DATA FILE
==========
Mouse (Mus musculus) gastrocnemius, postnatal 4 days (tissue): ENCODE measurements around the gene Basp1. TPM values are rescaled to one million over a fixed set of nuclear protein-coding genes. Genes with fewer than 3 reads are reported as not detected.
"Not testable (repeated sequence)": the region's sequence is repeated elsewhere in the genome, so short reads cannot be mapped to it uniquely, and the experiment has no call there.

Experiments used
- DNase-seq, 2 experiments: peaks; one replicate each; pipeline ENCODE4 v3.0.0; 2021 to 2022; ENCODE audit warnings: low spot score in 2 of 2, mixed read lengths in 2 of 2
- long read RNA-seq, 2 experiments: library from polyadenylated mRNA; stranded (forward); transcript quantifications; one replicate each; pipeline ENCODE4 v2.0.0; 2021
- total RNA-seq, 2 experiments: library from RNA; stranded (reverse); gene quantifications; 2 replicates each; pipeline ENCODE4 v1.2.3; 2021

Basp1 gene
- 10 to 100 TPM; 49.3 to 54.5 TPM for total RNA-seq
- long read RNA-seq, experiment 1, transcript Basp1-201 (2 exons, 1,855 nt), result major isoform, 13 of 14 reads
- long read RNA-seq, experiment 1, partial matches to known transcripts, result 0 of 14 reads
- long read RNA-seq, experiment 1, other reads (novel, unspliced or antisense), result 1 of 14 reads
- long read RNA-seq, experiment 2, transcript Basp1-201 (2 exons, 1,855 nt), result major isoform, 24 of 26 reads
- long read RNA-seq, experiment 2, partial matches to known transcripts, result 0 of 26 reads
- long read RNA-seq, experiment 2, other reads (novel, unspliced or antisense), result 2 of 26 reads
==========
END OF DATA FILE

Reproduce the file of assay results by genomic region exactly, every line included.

Mouse (Mus musculus) gastrocnemius, postnatal 4 days (tissue): ENCODE measurements around the gene Basp1. TPM values are rescaled to one million over a fixed set of nuclear protein-coding genes. Genes with fewer than 3 reads are reported as not detected.
"Not testable (repeated sequence)": the region's sequence is repeated elsewhere in the genome, so short reads cannot be mapped to it uniquely, and the experiment has no call there.

Experiments used
- DNase-seq, 2 experiments: peaks; one replicate each; pipeline ENCODE4 v3.0.0; 2021 to 2022; ENCODE audit warnings: low spot score in 2 of 2, mixed read lengths in 2 of 2
- long read RNA-seq, 2 experiments: library from polyadenylated mRNA; stranded (forward); transcript quantifications; one replicate each; pipeline ENCODE4 v2.0.0; 2021
- total RNA-seq, 2 experiments: library from RNA; stranded (reverse); gene quantifications; 2 replicates each; pipeline ENCODE4 v1.2.3; 2021

Basp1 gene
- 10 to 100 TPM; 49.3 to 54.5 TPM for total RNA-seq
- long read RNA-seq, experiment 1, transcript Basp1-201 (2 exons, 1,855 nt), result major isoform, 13 of 14 reads
- long read RNA-seq, experiment 1, partial matches to known transcripts, result 0 of 14 reads
- long read RNA-seq, experiment 1, other reads (novel, unspliced or antisense), result 1 of 14 reads
- long read RNA-seq, experiment 2, transcript Basp1-201 (2 exons, 1,855 nt), result major isoform, 24 of 26 reads
- long read RNA-seq, experiment 2, partial matches to known transcripts, result 0 of 26 reads
- long read RNA-seq, experiment 2, other reads (novel, unspliced or antisense), result 2 of 26 reads